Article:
11/16/2011 01:15 EST | Updated 01/16/2012 05:12 EST

Health at risk due to shoddy meat inspections, Nova Scotia auditor general says

HALIFAX - Nova Scotia's agriculture minister says people should not be worried about eating contaminated meat despite warnings from the provincial auditor general that public health is at risk due to inadequate inspection of meat-packing plants and slaughterhouses.

In his annual report, Jacques Lapointe said the province's 14 meat inspectors were not regularly carrying out sanitary inspections nor enforcing penalties for violations.

Lapointe said there is an informal policy of completing monthly inspections at Nova Scotia's 28 slaughterhouses and 14 meat-processing plants when they are operating.

But his office found eight slaughterhouses had operated between six and 11 months without an inspection, and another three went without one for at least a year.

He said seven meat-processing plants operated for up to a year or more without any inspection.

"The inspection process that is in place now is not adequate to reduce the risk," Lapointe told a news conference.

"It's hard to say what impact it's having at all because it is so severely deficient."

Overall, he said he found 133 deficiencies, the majority of which were sanitary problems. He said 21 of those cases involved problems that were detected again in subsequent inspections.

"This all suggests that some operators are not taking meat safety as seriously as they should," Lapointe said.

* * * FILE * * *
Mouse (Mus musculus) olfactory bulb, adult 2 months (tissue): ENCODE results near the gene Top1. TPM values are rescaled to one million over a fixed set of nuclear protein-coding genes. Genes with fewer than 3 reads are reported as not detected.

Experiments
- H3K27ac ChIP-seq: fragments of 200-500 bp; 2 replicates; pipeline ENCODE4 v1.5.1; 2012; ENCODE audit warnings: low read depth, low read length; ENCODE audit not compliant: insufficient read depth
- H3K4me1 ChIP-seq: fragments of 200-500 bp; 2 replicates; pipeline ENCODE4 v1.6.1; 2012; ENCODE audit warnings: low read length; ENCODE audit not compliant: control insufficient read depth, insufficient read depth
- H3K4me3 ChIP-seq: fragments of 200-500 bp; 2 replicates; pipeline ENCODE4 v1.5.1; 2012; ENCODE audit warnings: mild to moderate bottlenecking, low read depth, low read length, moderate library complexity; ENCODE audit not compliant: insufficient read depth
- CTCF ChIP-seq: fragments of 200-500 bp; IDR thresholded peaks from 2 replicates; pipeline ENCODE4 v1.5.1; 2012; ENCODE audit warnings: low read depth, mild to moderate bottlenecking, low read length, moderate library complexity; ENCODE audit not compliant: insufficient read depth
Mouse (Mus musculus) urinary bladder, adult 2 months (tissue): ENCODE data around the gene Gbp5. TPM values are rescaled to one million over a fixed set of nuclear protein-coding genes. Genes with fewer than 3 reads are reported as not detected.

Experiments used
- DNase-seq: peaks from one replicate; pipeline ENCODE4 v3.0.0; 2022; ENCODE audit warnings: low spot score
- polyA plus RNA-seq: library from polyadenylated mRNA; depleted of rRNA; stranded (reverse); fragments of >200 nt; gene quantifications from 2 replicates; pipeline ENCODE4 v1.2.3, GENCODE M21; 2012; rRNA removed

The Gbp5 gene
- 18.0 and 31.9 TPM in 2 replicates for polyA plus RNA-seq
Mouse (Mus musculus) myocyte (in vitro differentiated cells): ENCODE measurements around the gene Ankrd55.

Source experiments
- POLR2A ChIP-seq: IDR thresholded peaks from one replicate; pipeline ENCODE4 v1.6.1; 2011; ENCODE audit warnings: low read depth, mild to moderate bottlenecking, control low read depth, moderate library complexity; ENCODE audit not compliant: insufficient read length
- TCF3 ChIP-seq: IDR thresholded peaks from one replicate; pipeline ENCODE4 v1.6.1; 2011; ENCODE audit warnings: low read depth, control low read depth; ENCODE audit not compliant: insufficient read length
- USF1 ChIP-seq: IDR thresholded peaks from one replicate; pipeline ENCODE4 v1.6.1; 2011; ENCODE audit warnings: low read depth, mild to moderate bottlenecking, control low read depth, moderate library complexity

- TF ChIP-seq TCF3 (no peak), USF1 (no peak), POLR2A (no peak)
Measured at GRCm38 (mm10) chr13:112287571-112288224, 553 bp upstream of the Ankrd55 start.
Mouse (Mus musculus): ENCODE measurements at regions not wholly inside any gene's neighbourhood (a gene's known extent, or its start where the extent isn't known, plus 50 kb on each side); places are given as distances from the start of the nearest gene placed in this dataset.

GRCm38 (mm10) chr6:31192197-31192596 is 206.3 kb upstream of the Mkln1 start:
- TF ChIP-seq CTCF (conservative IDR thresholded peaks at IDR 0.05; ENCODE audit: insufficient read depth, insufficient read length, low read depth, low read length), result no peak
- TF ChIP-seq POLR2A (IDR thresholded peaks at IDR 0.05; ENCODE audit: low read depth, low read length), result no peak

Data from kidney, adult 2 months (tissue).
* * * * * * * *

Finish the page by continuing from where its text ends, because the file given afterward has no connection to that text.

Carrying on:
He also expressed concern that inspectors are only required to visually examine the cleanliness of a facility and that there is no mandatory test for bacteria.

"Given the overall level of inspection, I guess that isn't surprising," said Lapointe.

That prompted a swift rebuttal from Agriculture Minister John MacDonell, who tried to downplay Lapointe's findings, saying meat products are safe because there's been no record of major health problems in Nova Scotia resulting from contaminated meat.

"There's never been an incident of a health issue that's been connected to any of our slaughterhouses or processing facilities that we've ever been aware of," said MacDonell.

But Lapointe said the government has no way of knowing whether any problems have arisen from the consumption of contaminated meat because it does not keep such information.

Conservative Leader Jamie Baillie said what the report found is inexcusable.

"If there is one responsibility of government that we should be able to count on, it is the safety and security of our food supply," said Baillie.

He said the government's "lackadaisical" approach to meat inspections is disturbing, given the Listeria outbreak at a Toronto meat plant in August 2008 that was linked to the deaths of 22 people.

"One need only look to the unfortunate situation in Ontario to know that we have to get this right," said Baillie.

Lapointe makes 16 recommendations to improve meat inspections, including one that calls on the Agriculture Department to adopt policies for bacteria and water testing. He also says the Department should be able to issue penalties such as fines for facilities where problems reoccur and aren't addressed.

MacDonell said his department will comply with all of the recommendations by the end of next summer.

He said many of the deficiencies listed in Lapointe's report cover a wide range of problems from the mundane to the potentially serious — everything from rusty door hinges and burned out light bulbs to a lack of hot water and dirty meat saws.

"It's purely about minimizing risks, doing appropriate procedures and I think better accounting of those procedures," he said.

Lapointe's report said 132,848 animals were slaughtered in facilities monitored by the province last year, during which slaughterhouses were open an average of 66 days.